This would have been good if it had worked. That seems silly to say but the principal really sounds like it should work. Once every 4 weeks we sent a urine sample for analysis to Neuroscience labs in Osceola WI through a local doctor. This doctor oversaw the neurotransmitter therapy and also monitored the reports/levels. In addition she was using other supplements to help his behavior somewhat similar to a D.A.N. Protocol.
Some of the tests were covered on our insurance, including the neuroscience tests, but some had either a copay or we needed to pay the full amount. This doctor does not take insurance, and the fee was $199 per visit. Charges for the tests ranged from $25 to $100 depending on which test we were doing. Not all tests went to NeuroScience only the tests for neurotransmitters. This doctor also ran labs for his B12 levels and other diagnostic evaluations.
The neurotransmitters levels tested were:
All his levels were always consistently high, some significantly so. Including his histamine levels, which still makes me wonder if his histamine levels are not relatable in some way to his adverse behavior, especially as we see an improvement in his behavior when he takes his Dallergy tablets. I personally am not a chemist but would be interested to hear other people’s thoughts on that particular question. Anyway his psychiatrist has made the valid point that these levels are just a snapshot in time, yes on the day we did the urine sample these things could have been high, but who knows if they stay that way permanently? I am sure neuroscience has some information for that but I couldn’t find it on their website.
Anyway we took the different neurotransmitter therapies suggested, CALM-PRT, Kavinace, and TheaNAQ. Unfortunately over the course of the 6 months we tried this therapy we didn’t see enough significant changes, not enough to keep us going anyway.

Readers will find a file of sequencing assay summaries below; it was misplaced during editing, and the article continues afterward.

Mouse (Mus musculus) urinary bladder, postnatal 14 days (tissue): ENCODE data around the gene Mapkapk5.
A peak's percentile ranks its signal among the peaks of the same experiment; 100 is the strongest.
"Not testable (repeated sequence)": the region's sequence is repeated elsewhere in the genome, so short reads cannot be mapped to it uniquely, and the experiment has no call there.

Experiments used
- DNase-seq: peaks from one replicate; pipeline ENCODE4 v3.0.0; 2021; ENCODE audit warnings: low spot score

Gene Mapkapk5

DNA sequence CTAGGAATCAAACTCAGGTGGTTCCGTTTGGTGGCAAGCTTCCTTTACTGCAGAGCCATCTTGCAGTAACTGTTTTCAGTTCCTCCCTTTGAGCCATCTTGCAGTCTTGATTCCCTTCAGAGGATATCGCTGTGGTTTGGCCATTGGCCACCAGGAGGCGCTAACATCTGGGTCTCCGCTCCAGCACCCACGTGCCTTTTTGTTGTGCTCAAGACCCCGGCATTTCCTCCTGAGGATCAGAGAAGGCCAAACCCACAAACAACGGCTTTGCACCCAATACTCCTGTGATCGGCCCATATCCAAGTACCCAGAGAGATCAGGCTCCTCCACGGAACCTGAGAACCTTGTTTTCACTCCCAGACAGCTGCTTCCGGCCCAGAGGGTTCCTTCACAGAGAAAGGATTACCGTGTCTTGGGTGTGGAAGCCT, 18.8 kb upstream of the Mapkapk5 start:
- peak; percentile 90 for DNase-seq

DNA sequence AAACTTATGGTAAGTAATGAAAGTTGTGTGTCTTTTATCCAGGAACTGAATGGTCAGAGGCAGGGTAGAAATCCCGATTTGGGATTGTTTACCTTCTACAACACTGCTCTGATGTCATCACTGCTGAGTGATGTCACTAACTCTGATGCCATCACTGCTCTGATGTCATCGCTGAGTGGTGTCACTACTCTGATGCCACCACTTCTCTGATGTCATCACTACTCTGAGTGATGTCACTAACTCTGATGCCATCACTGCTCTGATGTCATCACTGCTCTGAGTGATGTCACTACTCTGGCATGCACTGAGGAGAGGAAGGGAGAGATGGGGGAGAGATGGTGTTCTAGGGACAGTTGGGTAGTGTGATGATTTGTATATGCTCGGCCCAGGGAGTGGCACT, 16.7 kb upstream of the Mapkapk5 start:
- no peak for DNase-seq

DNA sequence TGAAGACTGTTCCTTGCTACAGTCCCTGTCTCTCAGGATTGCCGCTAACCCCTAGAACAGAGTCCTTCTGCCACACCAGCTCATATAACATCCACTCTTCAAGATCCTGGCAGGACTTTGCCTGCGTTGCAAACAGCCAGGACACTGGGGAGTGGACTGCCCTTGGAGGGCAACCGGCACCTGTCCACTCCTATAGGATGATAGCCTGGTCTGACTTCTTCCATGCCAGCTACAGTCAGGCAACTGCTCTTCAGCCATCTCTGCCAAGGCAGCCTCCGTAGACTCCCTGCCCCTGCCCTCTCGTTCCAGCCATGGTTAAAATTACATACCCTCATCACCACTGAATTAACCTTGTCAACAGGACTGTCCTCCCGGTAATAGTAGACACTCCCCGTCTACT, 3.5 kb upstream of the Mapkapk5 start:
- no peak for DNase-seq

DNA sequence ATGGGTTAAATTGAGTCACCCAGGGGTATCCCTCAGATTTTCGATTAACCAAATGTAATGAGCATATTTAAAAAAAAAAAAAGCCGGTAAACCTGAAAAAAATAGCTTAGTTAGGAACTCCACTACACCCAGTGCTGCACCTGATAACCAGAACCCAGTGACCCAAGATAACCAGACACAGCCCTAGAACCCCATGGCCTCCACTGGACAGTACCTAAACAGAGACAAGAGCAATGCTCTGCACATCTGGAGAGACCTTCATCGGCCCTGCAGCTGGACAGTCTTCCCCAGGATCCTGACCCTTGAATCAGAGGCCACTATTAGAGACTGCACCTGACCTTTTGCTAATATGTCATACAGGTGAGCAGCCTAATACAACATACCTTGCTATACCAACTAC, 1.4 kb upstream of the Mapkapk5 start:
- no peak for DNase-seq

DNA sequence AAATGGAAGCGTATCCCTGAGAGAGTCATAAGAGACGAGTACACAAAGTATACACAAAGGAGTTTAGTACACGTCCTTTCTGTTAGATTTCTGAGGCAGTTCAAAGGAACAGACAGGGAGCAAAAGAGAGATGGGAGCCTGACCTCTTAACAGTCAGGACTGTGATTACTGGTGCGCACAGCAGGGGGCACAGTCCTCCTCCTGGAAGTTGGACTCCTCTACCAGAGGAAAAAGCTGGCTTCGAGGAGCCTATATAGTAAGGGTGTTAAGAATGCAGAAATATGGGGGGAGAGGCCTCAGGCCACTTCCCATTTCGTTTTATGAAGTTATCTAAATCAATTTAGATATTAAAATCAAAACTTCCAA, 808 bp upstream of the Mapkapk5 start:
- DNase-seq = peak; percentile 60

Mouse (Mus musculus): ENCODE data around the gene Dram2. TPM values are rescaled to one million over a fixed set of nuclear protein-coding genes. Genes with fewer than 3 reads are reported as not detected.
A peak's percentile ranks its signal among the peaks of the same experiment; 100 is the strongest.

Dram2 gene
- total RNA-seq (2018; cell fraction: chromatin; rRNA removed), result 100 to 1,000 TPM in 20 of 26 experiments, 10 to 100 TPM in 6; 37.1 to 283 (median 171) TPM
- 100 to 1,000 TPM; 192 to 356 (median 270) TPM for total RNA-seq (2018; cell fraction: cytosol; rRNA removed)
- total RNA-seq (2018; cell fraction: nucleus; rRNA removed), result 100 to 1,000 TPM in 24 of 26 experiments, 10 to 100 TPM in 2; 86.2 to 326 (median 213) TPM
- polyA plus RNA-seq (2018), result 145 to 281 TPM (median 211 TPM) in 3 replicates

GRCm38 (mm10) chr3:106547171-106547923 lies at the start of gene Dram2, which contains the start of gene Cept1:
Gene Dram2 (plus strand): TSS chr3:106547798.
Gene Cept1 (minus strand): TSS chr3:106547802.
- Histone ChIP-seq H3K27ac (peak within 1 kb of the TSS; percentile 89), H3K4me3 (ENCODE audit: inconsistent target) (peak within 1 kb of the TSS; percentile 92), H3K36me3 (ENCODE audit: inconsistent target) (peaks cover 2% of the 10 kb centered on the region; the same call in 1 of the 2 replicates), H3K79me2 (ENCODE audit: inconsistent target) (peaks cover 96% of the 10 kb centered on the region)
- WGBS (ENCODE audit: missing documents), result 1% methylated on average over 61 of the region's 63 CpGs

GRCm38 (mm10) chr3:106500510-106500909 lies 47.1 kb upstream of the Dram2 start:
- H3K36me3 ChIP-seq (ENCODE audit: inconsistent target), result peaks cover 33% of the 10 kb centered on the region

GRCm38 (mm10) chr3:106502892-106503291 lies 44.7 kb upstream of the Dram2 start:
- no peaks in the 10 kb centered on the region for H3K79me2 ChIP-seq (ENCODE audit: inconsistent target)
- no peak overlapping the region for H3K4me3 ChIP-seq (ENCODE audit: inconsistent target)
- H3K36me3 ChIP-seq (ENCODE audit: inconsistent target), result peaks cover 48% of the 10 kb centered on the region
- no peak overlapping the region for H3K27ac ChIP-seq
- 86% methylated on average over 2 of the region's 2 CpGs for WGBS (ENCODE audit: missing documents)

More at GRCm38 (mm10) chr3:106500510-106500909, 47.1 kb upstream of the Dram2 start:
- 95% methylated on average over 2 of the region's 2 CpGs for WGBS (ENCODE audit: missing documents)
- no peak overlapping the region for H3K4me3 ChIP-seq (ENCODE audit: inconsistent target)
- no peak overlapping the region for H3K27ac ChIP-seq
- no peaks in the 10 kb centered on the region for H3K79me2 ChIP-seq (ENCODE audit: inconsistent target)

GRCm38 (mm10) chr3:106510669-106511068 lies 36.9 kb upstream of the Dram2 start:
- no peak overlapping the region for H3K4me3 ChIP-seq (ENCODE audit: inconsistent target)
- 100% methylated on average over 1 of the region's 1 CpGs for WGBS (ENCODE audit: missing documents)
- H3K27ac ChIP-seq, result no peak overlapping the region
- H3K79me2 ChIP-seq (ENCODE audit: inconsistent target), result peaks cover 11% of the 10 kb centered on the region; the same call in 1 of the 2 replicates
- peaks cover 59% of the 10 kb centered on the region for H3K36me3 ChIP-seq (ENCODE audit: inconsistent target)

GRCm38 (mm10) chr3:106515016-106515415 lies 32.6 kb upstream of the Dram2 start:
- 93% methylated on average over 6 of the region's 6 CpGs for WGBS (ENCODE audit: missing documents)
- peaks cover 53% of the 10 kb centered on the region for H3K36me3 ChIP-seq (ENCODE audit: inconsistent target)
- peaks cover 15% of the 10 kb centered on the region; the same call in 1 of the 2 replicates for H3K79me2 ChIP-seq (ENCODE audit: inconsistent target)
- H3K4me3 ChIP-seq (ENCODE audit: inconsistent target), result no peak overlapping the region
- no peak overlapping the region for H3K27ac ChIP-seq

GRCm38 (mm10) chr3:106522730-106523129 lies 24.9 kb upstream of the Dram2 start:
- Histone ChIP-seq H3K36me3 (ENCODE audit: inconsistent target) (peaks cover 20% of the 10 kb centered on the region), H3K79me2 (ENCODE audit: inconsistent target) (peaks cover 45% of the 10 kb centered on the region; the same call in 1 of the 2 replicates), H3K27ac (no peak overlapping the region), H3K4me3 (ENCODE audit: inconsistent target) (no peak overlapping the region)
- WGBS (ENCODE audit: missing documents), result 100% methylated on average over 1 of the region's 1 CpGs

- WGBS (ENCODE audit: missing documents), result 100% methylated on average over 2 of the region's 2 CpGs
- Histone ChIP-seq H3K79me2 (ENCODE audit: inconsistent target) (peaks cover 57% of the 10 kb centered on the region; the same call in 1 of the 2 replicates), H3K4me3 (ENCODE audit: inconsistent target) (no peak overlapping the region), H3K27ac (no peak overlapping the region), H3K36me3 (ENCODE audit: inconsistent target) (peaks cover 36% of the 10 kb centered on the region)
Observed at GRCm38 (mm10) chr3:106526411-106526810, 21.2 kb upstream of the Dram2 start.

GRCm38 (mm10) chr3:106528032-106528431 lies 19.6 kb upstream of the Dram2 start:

Personally we found the supplements to be quite expensive and as we were not seeing the best results we stopped. The Kavinace did initially have good results with his sleep patterns and for about 3 months he actually slept straight through the night in his own bed. Unfortunately, he seemed to grow accustomed to the products and they no longer had an effect.
If you are interested in learning more this is a good place to start. Our physician was perplexed by the lack of response with our son and indicated that this was unusual with only 1 or 2 other patients reacting in a similar manner i.e. no notable response, so it could be another piece to the puzzle, just not for us.
What are Neurotransmitters? In this article at About.com regarding panic disorders its explains the following:
“It is believed that the brain contains several hundred different types of chemical messengers (neurotransmitters) that act as communication agents between different brain cells. These chemical messengers are molecular substances that can affect mood, appetite, anxiety, sleep, heart rate, temperature, aggression, fear and many other psychological and physical occurrences.
Scientists have identified three major categories of neurotransmitters in the human brain:
1. Biogenic amine neurotransmitters have been studied the longest and are probably the best understood in terms of their relationship to psychological disturbances. Six of the main biogenic amine neurotransmitters are: